etc, so, why not use this solution? A frequency meter based on a special
wind whistle frequency? Probably not accurate for wind speeds lower than
10mph, but could be practical for certain applications.

Wagner.

Sean Breheny wrote:
{Quote hidden}

2000\01\16@044944 by Michael P Olson

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>The only problem in keep SH_Temperature constant is that this temp
>should be higher than the highest possible ambient temperature for that
>particular location, so, lots of wasted energy to heat the sensor in
>deep winter.  Up North you guys can have +900F in summer and -300F in
>the Winter, so to work ok, SH_Temp should be at +950F all the time,
>right?

>I guess that it could also be possible trying to keep SH_Temp few
>degrees above SC_Temp and using the microcontroller to do its job of
>some calculation and conversions. Lots of energy would be saved (at
>least in portable or battery operated units) when heating SH to -200F
>(instead +950F) when SC is at -300F.

What about air density? It seems like I've seen something similar to this
(constant current heater) used in the intake manifolds of automobiles to
determine fuel injection settings. Would the heat transfer be the same at
1,000 ft (300m) as it is at 10,000 ft (3,000m)? This may limit the unit's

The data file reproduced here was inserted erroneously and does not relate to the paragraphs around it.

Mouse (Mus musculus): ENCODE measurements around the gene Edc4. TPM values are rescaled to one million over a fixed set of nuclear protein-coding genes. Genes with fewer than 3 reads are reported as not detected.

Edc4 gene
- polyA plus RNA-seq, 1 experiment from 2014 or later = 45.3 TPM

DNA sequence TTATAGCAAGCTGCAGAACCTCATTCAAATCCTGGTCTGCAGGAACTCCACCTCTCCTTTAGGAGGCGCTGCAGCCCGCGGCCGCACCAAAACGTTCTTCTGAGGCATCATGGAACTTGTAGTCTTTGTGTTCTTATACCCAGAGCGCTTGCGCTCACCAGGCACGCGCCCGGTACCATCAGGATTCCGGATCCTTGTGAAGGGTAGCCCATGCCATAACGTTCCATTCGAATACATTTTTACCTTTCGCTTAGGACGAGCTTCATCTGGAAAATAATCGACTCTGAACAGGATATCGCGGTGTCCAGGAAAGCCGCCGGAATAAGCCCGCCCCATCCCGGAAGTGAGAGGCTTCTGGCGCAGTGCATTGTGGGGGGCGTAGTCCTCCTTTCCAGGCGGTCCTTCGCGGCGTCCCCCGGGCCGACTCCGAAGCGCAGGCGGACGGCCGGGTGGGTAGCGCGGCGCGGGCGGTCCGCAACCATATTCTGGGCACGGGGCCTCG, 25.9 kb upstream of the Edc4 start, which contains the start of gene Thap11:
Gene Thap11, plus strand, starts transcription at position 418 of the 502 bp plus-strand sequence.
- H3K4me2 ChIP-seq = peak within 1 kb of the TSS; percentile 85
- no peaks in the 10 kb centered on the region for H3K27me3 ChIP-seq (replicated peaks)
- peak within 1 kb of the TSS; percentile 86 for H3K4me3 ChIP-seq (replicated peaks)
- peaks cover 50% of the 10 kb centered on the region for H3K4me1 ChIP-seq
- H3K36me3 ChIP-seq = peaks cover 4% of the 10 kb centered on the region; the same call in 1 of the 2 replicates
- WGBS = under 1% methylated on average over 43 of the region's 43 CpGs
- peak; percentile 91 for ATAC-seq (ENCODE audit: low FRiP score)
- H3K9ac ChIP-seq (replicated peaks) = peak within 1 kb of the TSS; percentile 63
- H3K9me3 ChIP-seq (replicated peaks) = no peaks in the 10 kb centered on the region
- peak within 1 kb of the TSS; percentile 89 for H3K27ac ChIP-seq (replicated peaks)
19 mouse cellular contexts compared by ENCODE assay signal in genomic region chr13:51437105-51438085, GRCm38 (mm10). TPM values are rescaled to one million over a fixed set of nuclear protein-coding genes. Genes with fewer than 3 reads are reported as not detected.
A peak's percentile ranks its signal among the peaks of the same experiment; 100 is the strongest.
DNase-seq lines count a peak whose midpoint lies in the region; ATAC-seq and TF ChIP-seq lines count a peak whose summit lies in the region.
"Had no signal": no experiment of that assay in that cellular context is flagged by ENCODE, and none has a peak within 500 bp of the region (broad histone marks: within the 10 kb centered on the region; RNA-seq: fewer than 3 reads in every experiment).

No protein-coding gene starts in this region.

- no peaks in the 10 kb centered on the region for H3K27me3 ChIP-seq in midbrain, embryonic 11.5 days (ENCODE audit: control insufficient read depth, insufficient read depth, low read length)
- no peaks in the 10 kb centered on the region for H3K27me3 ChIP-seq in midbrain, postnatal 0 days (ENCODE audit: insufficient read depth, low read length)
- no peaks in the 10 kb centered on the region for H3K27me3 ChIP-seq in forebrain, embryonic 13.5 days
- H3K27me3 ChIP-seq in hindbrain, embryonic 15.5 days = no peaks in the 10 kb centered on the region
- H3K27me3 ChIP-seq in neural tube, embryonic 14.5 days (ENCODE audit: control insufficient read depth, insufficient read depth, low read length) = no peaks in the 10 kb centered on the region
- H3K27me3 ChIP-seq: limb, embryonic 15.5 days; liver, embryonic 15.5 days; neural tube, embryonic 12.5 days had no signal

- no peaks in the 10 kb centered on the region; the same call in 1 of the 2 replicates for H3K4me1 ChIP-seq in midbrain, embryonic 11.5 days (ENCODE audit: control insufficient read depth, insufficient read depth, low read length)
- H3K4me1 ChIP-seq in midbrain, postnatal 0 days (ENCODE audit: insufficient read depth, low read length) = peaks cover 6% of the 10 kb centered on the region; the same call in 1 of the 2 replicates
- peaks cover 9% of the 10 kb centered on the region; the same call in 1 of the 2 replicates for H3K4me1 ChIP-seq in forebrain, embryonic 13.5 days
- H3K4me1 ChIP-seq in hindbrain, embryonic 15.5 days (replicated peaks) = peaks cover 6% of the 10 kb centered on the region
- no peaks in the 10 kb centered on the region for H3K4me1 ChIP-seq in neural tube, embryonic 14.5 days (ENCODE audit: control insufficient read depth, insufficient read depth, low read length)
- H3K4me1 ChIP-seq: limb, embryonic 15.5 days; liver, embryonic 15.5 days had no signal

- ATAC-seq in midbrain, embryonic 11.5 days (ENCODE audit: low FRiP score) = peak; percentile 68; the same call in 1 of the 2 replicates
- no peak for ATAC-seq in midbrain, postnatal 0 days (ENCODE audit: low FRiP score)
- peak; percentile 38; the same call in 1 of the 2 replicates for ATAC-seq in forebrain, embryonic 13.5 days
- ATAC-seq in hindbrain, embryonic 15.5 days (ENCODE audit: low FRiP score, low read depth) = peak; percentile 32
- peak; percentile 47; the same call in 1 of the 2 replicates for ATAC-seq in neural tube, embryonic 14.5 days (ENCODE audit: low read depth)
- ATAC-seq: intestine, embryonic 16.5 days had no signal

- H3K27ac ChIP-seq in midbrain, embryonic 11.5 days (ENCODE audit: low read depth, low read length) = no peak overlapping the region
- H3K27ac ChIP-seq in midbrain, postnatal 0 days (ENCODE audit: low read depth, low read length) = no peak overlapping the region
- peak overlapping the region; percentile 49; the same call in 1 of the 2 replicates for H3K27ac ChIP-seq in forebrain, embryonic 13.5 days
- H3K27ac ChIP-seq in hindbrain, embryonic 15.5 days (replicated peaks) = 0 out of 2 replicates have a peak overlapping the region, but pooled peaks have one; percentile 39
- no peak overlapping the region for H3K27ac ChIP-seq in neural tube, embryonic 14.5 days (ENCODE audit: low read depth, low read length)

usefulness to 'local' areas (i.e. altitudes where it's been calibrated).
Anyone for 3-d lookup tables?

You'd definitely need two sensors, both exposed I think. One could be
'up wind' of the hot wire, one 'down wind'. This would make the finished
unit a bit more compact.

              >>>>>>>> SC >>>> Hot Wire >>>> SH >>>>>>>>>>>

>Question:
>Anyone can recognize a windy day by the wind whistle in fences, trees,
>etc, so, why not use this solution? A frequency meter based on a special
>wind whistle frequency? Probably not accurate for wind speeds lower than
>10mph, but could be practical for certain applications.

As a (very) amateur recorder and tin whistle player, I don't think a
'regular'
whistle like you find in the mouthpiece of a referee's whistle or musical
instruments would work. They tend to put out a constant frequency until
the air pressure reaches a certain level, then they 'pop' up to the next
octave.

I have heard of a thing called an Aeolian Harp. It's a sound box fitted
with a
series of strings (all tuned to the same frequency!) that fits into a
window
frame. The breeze blowing in over the strings is supposed to make music
by vibrating the strings. Changes in velocity (and turbulence) create
different 'tunes'. It's sensitive to very low wind velocities ( < 10mpg).
Something like that (with electric guitar pickups?) might be feasible,
at least for a hobby project.

The possibilities here seem to be endless....

Mike
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2000\01\16@134534 by Sean Breheny

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Hey Mike!

It truely is a small world (or, at least, the PICLIST is a small world ;-)
I also play the tin whistle.

Sean



At 03:46 AM 1/16/00 -0600, you wrote:
>As a (very) amateur recorder and tin whistle player, I don't think a
>'regular'
>whistle like you find in the mouthpiece of a referee's whistle or musical
>instruments would work. They tend to put out a constant frequency until
>the air pressure reaches a certain level, then they 'pop' up to the next